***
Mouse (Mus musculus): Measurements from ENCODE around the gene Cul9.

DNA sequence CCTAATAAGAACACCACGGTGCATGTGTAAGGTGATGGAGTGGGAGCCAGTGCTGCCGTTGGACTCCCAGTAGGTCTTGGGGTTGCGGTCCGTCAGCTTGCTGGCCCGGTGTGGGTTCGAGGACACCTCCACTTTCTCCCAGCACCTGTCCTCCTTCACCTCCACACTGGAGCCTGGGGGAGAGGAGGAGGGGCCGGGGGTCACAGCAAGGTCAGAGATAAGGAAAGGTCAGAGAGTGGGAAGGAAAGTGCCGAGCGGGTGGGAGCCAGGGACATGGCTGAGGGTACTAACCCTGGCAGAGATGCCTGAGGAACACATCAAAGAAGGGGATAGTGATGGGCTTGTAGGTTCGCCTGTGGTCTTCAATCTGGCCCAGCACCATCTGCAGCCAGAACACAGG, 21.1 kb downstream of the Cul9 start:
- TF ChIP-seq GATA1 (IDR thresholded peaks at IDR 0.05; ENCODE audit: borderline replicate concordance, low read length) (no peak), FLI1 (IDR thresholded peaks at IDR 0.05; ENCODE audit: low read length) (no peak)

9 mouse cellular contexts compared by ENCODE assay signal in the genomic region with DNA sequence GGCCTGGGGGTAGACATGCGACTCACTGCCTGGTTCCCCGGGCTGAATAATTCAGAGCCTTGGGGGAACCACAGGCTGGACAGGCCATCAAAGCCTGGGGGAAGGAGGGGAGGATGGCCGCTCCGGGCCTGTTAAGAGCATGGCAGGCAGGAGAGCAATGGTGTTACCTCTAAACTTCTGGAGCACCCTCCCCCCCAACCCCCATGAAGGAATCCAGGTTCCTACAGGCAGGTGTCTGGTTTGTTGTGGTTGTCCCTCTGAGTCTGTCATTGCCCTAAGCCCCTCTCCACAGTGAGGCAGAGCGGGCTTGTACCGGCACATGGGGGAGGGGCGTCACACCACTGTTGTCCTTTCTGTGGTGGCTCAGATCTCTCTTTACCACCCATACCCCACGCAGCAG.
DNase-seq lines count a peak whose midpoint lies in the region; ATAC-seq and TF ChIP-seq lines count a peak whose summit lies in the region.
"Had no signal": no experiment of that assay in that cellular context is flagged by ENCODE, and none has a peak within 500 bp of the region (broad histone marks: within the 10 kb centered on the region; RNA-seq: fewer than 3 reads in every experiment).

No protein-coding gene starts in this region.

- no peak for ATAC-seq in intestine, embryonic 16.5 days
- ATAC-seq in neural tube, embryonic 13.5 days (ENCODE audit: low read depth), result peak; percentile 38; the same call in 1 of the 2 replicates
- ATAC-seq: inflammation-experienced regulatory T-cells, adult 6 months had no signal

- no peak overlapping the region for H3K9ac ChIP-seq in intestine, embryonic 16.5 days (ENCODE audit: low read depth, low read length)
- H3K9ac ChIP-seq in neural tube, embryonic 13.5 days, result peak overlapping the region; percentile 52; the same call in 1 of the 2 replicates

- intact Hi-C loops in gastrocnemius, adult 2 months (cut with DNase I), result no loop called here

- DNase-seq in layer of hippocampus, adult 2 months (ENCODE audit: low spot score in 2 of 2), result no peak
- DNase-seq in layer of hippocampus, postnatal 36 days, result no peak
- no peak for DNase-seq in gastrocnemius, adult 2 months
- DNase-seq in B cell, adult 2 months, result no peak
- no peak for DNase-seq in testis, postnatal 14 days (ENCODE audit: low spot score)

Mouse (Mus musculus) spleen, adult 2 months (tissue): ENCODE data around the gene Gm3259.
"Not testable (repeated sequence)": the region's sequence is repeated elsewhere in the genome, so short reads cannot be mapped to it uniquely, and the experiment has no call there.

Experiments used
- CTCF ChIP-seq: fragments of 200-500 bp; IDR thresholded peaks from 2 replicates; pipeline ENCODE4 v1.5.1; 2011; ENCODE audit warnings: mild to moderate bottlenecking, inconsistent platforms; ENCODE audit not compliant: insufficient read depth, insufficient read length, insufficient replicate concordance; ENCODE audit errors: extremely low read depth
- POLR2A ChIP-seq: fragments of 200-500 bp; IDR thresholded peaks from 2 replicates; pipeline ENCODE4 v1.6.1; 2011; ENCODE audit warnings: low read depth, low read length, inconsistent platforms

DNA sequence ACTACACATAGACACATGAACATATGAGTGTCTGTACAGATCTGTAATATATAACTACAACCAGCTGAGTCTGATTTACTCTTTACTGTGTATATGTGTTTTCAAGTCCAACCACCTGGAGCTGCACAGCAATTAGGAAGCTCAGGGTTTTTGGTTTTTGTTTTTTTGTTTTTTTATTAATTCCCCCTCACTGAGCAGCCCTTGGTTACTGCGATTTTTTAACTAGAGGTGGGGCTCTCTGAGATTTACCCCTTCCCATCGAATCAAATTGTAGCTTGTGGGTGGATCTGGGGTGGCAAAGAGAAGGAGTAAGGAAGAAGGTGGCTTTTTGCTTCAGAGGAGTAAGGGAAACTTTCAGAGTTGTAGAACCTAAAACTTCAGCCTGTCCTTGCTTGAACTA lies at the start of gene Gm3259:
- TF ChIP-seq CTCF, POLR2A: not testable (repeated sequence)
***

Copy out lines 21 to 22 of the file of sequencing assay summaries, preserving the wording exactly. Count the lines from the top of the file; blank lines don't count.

Experiments used
- CTCF ChIP-seq: fragments of 200-500 bp; IDR thresholded peaks from 2 replicates; pipeline ENCODE4 v1.5.1; 2011; ENCODE audit warnings: mild to moderate bottlenecking, inconsistent platforms; ENCODE audit not compliant: insufficient read depth, insufficient read length, insufficient replicate concordance; ENCODE audit errors: extremely low read depth